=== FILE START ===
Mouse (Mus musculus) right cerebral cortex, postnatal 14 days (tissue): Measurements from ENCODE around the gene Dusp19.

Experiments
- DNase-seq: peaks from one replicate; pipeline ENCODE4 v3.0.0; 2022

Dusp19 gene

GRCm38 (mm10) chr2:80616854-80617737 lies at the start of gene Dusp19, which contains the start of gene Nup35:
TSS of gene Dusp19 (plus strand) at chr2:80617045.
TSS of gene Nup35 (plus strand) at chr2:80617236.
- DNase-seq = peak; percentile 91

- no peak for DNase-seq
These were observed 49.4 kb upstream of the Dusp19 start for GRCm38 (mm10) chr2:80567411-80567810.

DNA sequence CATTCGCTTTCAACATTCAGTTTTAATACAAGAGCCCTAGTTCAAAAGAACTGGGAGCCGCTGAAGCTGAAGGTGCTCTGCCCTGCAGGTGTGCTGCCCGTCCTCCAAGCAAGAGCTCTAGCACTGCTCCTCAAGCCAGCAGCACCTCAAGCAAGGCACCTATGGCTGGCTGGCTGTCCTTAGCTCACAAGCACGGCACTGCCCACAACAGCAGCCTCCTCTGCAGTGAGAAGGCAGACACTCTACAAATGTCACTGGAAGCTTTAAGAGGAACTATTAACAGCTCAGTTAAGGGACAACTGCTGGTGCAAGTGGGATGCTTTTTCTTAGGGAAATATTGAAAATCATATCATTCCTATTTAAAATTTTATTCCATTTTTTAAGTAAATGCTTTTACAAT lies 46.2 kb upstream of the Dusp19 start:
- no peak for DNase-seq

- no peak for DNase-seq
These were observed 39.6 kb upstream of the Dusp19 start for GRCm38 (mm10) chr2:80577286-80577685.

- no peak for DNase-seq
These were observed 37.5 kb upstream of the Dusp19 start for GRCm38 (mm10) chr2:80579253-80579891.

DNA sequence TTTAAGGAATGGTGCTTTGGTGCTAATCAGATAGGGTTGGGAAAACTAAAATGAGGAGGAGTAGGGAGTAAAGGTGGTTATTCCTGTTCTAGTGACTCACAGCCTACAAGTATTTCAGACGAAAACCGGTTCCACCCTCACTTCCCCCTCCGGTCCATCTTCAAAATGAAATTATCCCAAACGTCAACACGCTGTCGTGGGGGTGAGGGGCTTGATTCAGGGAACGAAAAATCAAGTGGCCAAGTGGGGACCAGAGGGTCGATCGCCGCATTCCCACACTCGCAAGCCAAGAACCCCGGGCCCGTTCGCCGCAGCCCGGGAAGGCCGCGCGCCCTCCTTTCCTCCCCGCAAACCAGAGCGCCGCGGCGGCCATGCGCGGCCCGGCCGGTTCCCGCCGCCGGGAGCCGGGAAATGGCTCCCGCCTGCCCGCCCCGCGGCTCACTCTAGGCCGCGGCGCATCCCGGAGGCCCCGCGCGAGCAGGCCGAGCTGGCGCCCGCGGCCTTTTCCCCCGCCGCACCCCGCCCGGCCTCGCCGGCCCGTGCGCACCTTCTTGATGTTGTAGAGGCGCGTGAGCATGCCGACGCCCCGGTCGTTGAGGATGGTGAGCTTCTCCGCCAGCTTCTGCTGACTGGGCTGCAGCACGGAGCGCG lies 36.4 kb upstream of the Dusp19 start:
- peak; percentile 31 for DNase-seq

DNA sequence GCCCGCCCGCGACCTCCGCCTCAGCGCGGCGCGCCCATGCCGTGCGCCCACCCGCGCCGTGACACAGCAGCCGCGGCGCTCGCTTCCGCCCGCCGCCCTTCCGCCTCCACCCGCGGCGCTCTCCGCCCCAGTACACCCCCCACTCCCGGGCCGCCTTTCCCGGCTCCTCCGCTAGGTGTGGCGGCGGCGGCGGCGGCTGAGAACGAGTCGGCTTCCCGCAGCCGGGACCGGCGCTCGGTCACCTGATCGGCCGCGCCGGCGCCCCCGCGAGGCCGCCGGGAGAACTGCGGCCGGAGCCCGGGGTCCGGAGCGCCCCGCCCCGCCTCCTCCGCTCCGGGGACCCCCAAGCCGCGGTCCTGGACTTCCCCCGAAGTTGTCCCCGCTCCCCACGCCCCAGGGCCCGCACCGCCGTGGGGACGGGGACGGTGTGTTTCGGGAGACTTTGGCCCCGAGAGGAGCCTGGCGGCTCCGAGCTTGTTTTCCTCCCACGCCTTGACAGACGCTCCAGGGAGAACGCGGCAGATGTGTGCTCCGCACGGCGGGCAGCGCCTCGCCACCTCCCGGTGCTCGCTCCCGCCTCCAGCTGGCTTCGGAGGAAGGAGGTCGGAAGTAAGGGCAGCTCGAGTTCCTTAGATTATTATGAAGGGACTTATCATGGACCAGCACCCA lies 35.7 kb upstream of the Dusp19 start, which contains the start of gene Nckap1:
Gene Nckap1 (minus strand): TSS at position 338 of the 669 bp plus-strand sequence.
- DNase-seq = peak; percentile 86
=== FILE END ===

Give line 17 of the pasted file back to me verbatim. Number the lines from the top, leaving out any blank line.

DNA sequence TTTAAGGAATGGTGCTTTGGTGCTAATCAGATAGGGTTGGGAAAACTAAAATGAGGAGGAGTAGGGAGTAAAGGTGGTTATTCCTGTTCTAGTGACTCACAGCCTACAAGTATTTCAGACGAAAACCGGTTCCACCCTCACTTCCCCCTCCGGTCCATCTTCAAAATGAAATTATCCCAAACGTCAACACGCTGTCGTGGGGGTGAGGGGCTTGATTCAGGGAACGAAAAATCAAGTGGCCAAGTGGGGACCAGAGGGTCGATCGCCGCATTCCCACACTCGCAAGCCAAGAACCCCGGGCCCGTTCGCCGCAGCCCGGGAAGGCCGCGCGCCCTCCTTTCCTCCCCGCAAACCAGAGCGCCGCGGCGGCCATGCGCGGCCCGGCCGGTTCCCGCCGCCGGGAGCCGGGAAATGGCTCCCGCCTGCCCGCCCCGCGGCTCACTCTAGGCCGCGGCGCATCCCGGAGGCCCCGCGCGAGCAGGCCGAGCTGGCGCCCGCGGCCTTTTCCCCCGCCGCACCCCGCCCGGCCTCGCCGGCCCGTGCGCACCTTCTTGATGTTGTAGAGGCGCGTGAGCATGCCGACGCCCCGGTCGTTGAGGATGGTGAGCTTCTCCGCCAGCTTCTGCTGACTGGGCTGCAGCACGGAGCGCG lies 36.4 kb upstream of the Dusp19 start: